One of the great things about my job-and I don't think enough people talk about this-is that a really good interview is based on listening. I mean, sure, you have to ask questions, but if you're really not spending enough time listening to the answers that people give you, then your interview won't go in unusual directions. So the biggest preparation you can have for an interview like that is to just relax. And listen. And that way, you'll be able to ask fairly intelligent follow-up questions just by listening to the answers.

CHRIS: How do you handle political candidates when they don't answer your questions?

LAUER: You try and gently at first, forcefully later on, go back and ask follow-up questions. Don't be afraid to say, "Excuse me, you didn't answer my question. With all due respect, Governor, you didn't answer my question." It doesn't help anybody and it certainly doesn't help me if I ask a question and someone doesn't answer it. If you truly want an answer, stay at it until you get some kind of a satisfactory response.

CHRIS: What makes this election for president more exciting than previous ones?

LAUER: It's an open campaign. In other words there's no incumbent running, which is more exciting. It opens the field to a lot of other candidates, so I think that makes it exciting. What makes it important is that I think we're facing a difficult situation in Iraq and with our national security and with our relations with other countries. So with all national elections which are important, I think this takes on even more significance just because we're living in very tense times.

CHRIS: Do you have trouble keeping your opinions to yourself when you do interviews?

LAUER: I don't really have trouble with it. I've been doing this for a long time. I know the rules, and the rules are that we're supposed to be impartial observers and it's very important that we [journalists] are. Our job is to ask difficult questions of both parties, all candidates, and let the audience draw their own conclusions, not to draw the conclusion for the audience.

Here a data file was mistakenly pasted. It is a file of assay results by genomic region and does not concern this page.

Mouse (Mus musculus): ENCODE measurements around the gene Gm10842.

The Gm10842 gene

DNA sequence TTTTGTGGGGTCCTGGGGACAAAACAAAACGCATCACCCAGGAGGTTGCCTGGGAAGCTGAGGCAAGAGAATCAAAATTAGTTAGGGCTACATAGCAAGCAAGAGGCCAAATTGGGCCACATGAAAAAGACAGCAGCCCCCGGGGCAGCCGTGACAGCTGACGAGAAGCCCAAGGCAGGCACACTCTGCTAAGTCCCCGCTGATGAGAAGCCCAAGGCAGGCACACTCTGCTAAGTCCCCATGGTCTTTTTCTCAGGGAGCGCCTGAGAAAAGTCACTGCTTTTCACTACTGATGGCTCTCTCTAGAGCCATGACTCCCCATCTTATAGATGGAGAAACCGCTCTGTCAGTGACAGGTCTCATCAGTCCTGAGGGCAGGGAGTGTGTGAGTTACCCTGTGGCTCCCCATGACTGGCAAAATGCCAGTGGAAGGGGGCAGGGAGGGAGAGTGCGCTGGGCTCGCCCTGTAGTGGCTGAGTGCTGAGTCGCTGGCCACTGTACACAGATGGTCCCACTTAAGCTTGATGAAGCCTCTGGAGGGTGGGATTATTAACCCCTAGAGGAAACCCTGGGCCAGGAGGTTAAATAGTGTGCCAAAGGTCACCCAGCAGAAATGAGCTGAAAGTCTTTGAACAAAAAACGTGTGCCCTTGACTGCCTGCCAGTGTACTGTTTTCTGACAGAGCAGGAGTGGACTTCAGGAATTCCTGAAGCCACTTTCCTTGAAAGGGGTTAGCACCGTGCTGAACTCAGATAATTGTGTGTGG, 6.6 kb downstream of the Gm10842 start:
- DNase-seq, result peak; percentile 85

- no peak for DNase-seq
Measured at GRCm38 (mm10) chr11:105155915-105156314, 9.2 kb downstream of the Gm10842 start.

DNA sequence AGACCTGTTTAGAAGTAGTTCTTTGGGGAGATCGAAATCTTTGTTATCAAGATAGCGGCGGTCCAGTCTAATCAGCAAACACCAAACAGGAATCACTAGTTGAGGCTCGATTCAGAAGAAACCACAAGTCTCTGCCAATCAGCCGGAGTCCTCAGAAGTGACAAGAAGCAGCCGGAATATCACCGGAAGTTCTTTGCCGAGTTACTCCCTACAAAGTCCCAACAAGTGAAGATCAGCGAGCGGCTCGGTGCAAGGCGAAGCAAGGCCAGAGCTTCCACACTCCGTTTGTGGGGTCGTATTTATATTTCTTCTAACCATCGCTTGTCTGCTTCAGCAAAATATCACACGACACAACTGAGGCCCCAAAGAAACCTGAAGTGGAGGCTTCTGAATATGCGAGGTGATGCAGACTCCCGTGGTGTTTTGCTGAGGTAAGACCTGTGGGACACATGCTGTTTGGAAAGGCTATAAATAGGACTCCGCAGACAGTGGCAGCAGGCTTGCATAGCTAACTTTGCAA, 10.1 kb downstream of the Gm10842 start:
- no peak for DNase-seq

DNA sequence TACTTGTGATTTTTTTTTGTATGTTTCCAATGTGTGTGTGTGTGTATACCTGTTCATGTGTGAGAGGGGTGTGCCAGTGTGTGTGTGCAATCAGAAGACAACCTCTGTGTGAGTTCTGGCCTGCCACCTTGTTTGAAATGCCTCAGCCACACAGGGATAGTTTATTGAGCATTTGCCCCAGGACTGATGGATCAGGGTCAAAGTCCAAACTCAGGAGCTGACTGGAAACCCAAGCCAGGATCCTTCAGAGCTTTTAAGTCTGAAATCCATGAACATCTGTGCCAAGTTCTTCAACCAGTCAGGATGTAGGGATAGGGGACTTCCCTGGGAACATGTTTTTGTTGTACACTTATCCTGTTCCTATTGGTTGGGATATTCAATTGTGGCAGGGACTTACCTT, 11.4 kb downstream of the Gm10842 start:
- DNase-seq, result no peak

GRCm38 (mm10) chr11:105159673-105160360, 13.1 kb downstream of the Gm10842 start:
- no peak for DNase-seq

CHRIS: What advice can you give a young reporter like myself who will be covering a major election?

LAUER: I guess the best advice I could give you is to think about the questions that really matter to your friends when they become of age to vote, to your parents, to typical people out there who want to find out about these candidates. Find out how they stand on education. Find out what's important to them. Find out what's shaped their lives. You know, ask them about their heroes. Who's the most important person in their lives? That's a really good way to get a handle on a personality.

ELECTION 2008

Scholastic Kid Reporters are on the campaign trail. Keep up with the latest election news in this special report.

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  • Subjects:
    Social Studies, Democracy, Journalism, Elections and Voting, Politics, The Presidency
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Scholastic Kids Press Corps

The Scholastic Kids Press Corps is a team of 32 student reporters who report "news for kids, by kids." Sports, politics, and entertainment are among the topics they cover.